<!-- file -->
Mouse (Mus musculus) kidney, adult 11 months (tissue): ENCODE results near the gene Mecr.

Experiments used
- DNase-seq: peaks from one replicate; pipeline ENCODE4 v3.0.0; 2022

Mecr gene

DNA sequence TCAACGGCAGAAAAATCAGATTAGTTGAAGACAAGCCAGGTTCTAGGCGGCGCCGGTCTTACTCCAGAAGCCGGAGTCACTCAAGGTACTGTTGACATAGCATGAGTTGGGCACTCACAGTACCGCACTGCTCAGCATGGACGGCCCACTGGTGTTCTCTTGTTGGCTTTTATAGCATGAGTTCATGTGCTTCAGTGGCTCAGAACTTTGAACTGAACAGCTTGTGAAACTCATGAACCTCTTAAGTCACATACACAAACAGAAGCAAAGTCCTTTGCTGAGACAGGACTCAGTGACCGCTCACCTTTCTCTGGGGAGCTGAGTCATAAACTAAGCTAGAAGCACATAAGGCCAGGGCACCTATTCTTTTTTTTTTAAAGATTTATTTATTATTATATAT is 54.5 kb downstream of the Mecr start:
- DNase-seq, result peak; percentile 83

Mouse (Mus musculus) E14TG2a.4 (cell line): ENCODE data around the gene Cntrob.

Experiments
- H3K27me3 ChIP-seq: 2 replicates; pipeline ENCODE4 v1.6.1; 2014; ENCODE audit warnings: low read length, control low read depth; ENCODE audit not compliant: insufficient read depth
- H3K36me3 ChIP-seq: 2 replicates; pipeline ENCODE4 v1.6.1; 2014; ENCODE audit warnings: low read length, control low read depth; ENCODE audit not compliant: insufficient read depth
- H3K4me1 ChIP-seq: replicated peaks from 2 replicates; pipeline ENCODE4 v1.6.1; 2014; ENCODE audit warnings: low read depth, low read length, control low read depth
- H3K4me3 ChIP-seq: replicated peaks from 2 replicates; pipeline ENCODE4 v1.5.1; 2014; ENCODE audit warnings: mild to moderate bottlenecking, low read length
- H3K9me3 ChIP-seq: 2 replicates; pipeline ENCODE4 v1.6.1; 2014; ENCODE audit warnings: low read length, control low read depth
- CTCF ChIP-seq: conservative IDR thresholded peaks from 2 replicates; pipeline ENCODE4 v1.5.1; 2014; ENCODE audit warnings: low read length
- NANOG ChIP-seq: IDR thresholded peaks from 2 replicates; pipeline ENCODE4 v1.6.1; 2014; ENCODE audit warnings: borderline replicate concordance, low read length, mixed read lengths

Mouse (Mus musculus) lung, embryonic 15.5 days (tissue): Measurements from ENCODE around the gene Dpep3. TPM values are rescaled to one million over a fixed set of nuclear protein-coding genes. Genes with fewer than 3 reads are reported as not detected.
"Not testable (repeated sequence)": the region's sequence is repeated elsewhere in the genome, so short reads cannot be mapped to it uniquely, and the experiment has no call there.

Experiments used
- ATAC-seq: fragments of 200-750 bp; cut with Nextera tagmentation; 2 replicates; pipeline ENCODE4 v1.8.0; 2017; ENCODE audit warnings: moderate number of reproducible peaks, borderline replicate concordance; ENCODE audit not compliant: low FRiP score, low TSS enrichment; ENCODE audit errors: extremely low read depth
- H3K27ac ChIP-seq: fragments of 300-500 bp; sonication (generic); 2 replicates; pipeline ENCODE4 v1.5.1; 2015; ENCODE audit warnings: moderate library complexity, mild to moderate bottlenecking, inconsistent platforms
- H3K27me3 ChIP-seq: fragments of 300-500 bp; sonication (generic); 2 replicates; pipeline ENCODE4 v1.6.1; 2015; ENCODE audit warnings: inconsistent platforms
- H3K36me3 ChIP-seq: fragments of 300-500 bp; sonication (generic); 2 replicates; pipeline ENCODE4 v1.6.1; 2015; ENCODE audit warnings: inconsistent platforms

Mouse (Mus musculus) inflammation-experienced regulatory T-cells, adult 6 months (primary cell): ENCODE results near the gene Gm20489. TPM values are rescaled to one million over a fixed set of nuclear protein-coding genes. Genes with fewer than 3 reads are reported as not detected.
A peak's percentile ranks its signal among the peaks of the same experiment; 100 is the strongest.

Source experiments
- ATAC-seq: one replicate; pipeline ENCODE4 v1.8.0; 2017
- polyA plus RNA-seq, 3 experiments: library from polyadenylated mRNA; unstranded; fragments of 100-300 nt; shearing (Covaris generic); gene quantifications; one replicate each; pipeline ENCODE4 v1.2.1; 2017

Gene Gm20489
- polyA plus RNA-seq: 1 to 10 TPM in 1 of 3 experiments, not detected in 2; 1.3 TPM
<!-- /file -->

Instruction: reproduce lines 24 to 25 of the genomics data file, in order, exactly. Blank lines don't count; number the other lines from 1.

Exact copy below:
A peak's percentile ranks its signal among the peaks of the same experiment; 100 is the strongest.

Source experiments